Cooperative effects of isoflavones and exercise on bone and lipid metabolism have been exhibited in estrogen-deficient animals; however, results from clinical trials have not been published. In this study, we determined the effects of isoflavone intake and walking and their interaction on bone and lipid metabolism in postmenopausal women over 24 weeks. The bioavailability and metabolism of isoflavones (daidzein in particular) were also examined to clarify the mechanism of their bone-protective effects in humans. One hundred twenty-eight subjects were randomly assigned to 4 groups: placebo; placebo combined with walking (3 times per week); isoflavone intake (75 mg of isoflavones conjugates per day); and isoflavone combined with walking. The subjects were classified by equol status (producers or nonproducers) as identified using production of equol from daidzein in fecal culture. Bone mineral density (BMD), body composition, and serum concentrations of isoflavones were assessed. Serum high-density lipoprotein cholesterol concentration significantly increased (6.1%, P = .03), and fat mass in the whole body significantly decreased (-4.3%, P = .0003) from the baseline in the combined intervention group. There were no significant differences in BMD between baseline and postintervention in any of the treatment groups. However, the percent changes in BMD in equol producers were -0.53% and +0.13% in the sub-whole body and total hip, respectively. This was significantly different compared with -1.35 and -1.77 for the sub-whole body and total hip, respectively, in nonproducers in the isoflavone group (P = .049 and .040, respectively). The mean serum equol concentration was significantly higher in equol producers than in nonproducers in the isoflavone groups, but not in the placebo group. The combination of isoflavones and exercise exhibited favorable effects on serum lipid and body composition of postmenopausal women. The findings of this study suggest that the preventive effects of isoflavones on bone loss depend on the individual's intestinal flora for equol production.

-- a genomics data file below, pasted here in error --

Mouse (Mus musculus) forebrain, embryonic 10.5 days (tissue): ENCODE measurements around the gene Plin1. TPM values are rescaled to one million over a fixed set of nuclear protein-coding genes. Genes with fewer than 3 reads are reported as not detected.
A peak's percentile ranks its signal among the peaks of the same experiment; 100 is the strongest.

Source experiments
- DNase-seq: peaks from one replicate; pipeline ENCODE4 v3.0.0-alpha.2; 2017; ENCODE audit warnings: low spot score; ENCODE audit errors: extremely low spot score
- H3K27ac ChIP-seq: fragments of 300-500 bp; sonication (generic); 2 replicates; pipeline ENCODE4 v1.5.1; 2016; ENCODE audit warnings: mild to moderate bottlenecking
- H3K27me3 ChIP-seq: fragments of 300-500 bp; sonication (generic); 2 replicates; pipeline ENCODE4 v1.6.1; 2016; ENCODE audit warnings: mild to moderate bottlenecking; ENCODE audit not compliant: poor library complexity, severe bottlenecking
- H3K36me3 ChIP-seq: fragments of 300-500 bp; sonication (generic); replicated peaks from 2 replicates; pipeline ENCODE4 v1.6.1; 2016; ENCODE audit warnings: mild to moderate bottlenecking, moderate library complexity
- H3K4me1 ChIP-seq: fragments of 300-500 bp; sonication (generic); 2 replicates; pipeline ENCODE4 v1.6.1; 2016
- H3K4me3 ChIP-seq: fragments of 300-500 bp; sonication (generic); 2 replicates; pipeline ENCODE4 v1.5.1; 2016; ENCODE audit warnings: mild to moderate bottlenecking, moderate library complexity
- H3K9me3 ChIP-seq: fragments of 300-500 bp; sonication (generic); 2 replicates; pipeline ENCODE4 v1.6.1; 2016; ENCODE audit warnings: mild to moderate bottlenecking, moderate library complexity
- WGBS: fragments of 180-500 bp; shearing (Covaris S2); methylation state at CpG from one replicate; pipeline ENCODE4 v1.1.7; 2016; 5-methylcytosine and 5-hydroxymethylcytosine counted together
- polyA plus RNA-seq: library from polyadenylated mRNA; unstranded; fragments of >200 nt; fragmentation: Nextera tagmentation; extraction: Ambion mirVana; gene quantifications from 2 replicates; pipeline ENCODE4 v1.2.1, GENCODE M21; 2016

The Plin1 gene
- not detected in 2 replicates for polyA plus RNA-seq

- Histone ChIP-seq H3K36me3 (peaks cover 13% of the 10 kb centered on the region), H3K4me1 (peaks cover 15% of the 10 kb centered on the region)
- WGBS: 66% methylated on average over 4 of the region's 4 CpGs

ASJC Scopus subject areas
- Endocrinology, Diabetes and Metabolism